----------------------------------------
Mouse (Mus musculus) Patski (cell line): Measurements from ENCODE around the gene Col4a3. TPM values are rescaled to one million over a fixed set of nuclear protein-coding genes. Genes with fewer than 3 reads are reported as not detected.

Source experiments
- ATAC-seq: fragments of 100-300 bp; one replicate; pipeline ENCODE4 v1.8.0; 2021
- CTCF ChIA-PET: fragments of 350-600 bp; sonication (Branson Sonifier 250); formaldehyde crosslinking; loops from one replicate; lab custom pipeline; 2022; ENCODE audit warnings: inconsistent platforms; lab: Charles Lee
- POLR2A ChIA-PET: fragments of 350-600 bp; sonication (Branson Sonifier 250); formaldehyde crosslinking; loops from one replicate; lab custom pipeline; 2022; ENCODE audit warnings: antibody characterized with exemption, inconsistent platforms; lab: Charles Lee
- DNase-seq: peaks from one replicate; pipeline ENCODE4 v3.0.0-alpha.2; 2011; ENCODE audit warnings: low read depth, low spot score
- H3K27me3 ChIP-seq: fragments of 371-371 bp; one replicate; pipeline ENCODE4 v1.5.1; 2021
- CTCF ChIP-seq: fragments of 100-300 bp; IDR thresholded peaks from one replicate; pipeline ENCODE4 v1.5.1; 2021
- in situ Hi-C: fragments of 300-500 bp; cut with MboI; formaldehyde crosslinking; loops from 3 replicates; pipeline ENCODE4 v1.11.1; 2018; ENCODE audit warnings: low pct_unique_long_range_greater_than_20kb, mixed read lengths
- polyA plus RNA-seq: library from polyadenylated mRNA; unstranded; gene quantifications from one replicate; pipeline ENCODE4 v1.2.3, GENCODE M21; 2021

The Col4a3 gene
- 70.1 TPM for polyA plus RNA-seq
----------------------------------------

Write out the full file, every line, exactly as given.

Mouse (Mus musculus) Patski (cell line): Measurements from ENCODE around the gene Col4a3. TPM values are rescaled to one million over a fixed set of nuclear protein-coding genes. Genes with fewer than 3 reads are reported as not detected.

Source experiments
- ATAC-seq: fragments of 100-300 bp; one replicate; pipeline ENCODE4 v1.8.0; 2021
- CTCF ChIA-PET: fragments of 350-600 bp; sonication (Branson Sonifier 250); formaldehyde crosslinking; loops from one replicate; lab custom pipeline; 2022; ENCODE audit warnings: inconsistent platforms; lab: Charles Lee
- POLR2A ChIA-PET: fragments of 350-600 bp; sonication (Branson Sonifier 250); formaldehyde crosslinking; loops from one replicate; lab custom pipeline; 2022; ENCODE audit warnings: antibody characterized with exemption, inconsistent platforms; lab: Charles Lee
- DNase-seq: peaks from one replicate; pipeline ENCODE4 v3.0.0-alpha.2; 2011; ENCODE audit warnings: low read depth, low spot score
- H3K27me3 ChIP-seq: fragments of 371-371 bp; one replicate; pipeline ENCODE4 v1.5.1; 2021
- CTCF ChIP-seq: fragments of 100-300 bp; IDR thresholded peaks from one replicate; pipeline ENCODE4 v1.5.1; 2021
- in situ Hi-C: fragments of 300-500 bp; cut with MboI; formaldehyde crosslinking; loops from 3 replicates; pipeline ENCODE4 v1.11.1; 2018; ENCODE audit warnings: low pct_unique_long_range_greater_than_20kb, mixed read lengths
- polyA plus RNA-seq: library from polyadenylated mRNA; unstranded; gene quantifications from one replicate; pipeline ENCODE4 v1.2.3, GENCODE M21; 2021

The Col4a3 gene
- 70.1 TPM for polyA plus RNA-seq